First and most obviously, Ms. Benjamin had been killed elsewhere. The dark patches of blood covering her light-blue, flower patterned dress suggested she’d been stabbed a couple of times in her ample belly. Lack of blood in the room meant the body was probably dragged there. No mean feat considering Finnegan weighed at most a hundred and fifty pounds while his victim must have hovered near two-fifty.
The more Stephen observed the body, the more queer it all seemed. A few things were off. The corpse had been positioned face up, with both arms lying to the side of the body. It seemed old man Finnegan had, for some reason, been worried about his victim’s comfort. The body was also fully clothed, reducing the likely hood of a sexual motive. Ms. Benjamin wasn’t known for her wealth either, making money another unlikely motivation.
Sweating profusely from the heat and humidity that seemed amplified within the cramped trailer, Crowley took a step back out of the room. The smell was also becoming a bit much to tolerate and a little fresh air wouldn’t go unappreciated. However, before he could turn around and walk out, Stephen’s attention stopped on the many flies that crawled over the body. Flies had always disturbed the inspector. The smell of death and decomposition, while unpleasant had never bothered Crowley. Nor had the sight of death, blood or gore. Flies however touched a nerve. It reminded him too much that, under the right circumstances, people were nothing more than walking, talking bags of meat, ready to become something else’s meal.
The flies on Ms. Benjamin were especially numerous, which wasn’t surprising considering the weather and circumstances. However, a veritable swarm of the repulsive insects covered the wounds on her chest as well as her eyes. Intrigued, Crowley leaned in and shooed the flies away from the body’s face. As the insects scattered into a small black cloud, the inspector got a good look at the dead teacher’s eyes, or lack thereof. He had to crouch down in the dim light to make sure but there was no mistake; someone, presumably her killer, had removed Ms. Benjamin’s eyes.
Belanger’s call cut through the stillness. The lieutenant was phlegmatic by nature, an emotional pillar of strength. Inspector Crowley knew that when Mathieux Belanger raised his voice, it was usually for a good reason and, accordingly, double-stepped it outside.
There he found his lieutenant crouched next to one of the many refrigerators, a small pile of bright pink clothes at his feet. The door to the refrigerator stood open, giving the impression the old appliance had disgorged the pink bundle.
"I heard a hum from one of the fridges and took a look." Bélanger explained.
Crowley looked down and saw that the discovery was in fact a second, tiny body. He immediately recognized her as Audrey, the daughter of William Bergeron, a local business owner a friend. He’d seen her alive no later than the previous day, sitting at the counter of her father’s drugstore, telling long stories about all she was going to do during the summer. She’d been wearing the same dress, her blinding platinum hair tied in the same ponytail. She didn’t seem to have any obvious wounds or signs of having suffocated while in the appliance. Her eyes were still open and more importantly, still in their sockets.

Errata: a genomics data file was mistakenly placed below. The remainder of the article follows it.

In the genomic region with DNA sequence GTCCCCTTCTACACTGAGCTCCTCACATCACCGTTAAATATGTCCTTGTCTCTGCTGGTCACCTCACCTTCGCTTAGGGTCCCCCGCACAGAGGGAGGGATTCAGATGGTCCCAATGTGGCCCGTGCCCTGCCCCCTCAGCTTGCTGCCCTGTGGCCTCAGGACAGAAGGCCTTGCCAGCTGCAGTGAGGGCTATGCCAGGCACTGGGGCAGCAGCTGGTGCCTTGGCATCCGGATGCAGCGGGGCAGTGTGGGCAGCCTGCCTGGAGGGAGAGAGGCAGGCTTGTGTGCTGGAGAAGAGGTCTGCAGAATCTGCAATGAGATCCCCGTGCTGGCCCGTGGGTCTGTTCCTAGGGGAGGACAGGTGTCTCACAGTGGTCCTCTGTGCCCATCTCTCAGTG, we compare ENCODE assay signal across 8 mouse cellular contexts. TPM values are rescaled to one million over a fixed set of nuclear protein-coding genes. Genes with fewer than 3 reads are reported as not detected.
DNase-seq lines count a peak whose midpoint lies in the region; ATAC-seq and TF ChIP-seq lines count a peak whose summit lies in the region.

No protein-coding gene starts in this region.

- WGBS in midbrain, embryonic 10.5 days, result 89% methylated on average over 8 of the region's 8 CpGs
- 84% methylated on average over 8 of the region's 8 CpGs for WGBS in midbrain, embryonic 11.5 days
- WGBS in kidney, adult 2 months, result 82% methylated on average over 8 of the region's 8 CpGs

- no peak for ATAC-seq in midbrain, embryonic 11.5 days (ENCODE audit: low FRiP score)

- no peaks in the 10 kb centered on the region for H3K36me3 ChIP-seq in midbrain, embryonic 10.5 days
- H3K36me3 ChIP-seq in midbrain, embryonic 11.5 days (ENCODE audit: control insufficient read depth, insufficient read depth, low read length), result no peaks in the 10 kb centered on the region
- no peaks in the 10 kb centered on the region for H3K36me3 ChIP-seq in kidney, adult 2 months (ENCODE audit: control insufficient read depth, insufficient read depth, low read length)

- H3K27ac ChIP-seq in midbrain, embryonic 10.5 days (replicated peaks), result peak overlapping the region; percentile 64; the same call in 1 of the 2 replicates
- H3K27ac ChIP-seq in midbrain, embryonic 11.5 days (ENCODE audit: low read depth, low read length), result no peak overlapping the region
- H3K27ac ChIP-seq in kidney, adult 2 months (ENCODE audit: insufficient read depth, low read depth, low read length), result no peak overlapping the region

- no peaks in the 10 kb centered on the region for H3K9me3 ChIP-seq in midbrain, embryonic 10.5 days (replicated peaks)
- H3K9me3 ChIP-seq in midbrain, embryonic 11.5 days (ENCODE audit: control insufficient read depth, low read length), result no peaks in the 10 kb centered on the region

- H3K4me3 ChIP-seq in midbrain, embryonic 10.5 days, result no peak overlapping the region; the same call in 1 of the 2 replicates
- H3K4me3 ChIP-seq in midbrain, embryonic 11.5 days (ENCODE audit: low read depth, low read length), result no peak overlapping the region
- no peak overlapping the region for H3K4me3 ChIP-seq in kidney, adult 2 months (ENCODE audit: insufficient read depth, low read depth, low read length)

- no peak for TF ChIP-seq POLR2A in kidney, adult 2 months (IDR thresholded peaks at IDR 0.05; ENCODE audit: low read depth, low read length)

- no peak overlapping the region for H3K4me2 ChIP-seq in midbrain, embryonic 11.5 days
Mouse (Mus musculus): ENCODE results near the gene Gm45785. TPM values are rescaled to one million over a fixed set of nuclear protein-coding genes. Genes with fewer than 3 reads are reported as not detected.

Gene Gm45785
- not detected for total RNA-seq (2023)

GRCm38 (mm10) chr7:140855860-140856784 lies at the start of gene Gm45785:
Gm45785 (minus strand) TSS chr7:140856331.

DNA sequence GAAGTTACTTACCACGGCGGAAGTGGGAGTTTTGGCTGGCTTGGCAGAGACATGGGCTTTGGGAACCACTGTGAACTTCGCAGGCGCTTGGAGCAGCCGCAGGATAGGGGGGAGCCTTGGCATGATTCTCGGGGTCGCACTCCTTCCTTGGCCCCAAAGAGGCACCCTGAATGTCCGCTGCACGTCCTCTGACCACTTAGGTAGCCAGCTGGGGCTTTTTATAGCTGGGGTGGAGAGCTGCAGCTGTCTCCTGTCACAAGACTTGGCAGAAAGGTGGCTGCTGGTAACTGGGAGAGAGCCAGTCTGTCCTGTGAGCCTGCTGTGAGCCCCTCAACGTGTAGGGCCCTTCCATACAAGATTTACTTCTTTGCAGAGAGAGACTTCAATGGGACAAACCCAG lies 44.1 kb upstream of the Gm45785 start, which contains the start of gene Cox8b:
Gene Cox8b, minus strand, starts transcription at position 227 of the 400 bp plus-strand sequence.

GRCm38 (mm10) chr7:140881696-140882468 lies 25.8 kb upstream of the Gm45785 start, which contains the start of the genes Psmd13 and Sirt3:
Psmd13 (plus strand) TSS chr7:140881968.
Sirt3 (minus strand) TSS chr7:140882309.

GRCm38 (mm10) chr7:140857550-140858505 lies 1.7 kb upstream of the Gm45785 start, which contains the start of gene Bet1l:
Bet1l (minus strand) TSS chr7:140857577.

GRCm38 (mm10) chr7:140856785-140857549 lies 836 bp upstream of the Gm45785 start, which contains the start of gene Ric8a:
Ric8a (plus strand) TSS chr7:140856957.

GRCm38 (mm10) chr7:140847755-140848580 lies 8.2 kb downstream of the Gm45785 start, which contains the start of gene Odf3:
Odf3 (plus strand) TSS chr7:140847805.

"Shit..." whispered the inspector "do her parents even know she’s missing?"
This news would destroy William and Beatrice. Audrey was their only child and a darling to them as well as all of Saint-Ferdinand. More than a few of William’s acquaintances attributed his recent sobriety to her presence in his life. She had been a fragile thing from the day she was born, over a month premature. It was no surprise that everyone was so protective. Even older kids would allow her to tag along with them, ever doting on the delicate child.
Villagers would tear Finnegan apart if they found him before the cops did, and Crowley had half a mind to let them. Anger came easily to the inspector. Affection for his own son aside, Stephen wasn’t an openly loving man. However, someone had to tell the Bergeron the bad news and that was his job. Saint-Ferdinand had been home to a very long stretch of unsolved murders and disappearances. There had been much reason to celebrate when they’d chanced upon evidence that might put a definite end to the killings. It was quite a different feeling to be faced with the fact that he’d known the killer for so long and never once suspected him. It was embarrassing. Just for that, Stephen felt like administering a legendary beating to Finnegan himself.
However, decades of professional experience soon took over. The inspector stood up and walked to the nearest refrigerator, putting his hand on its back. Frowning, he walked over to another and did the same. Crowley repeated the process with another six refrigerators before he stopped, looked around and realized.
"They’re all working Matt." there was an unmistakable gravity to his voice. "They’re all working."
Crowley had only been partially right. While most of the refrigerators had been functioning, a handful were not. There were fifty-two fridges in all. Some in plain sight, others overgrown with vegetation. All running off a hijacked power line.
The inspector and his lieutenant had suspected that more of the fridges contained bodies but had dutifully waited on the medical examiner and as many other cops and EMTs they could round up before going through the grizzly task of opening them. By noon, Sam Finnegan’s property was covered with professionals gathering a gamut of forensic evidence from prints to blood samples and casts of shoe prints and tire tracks.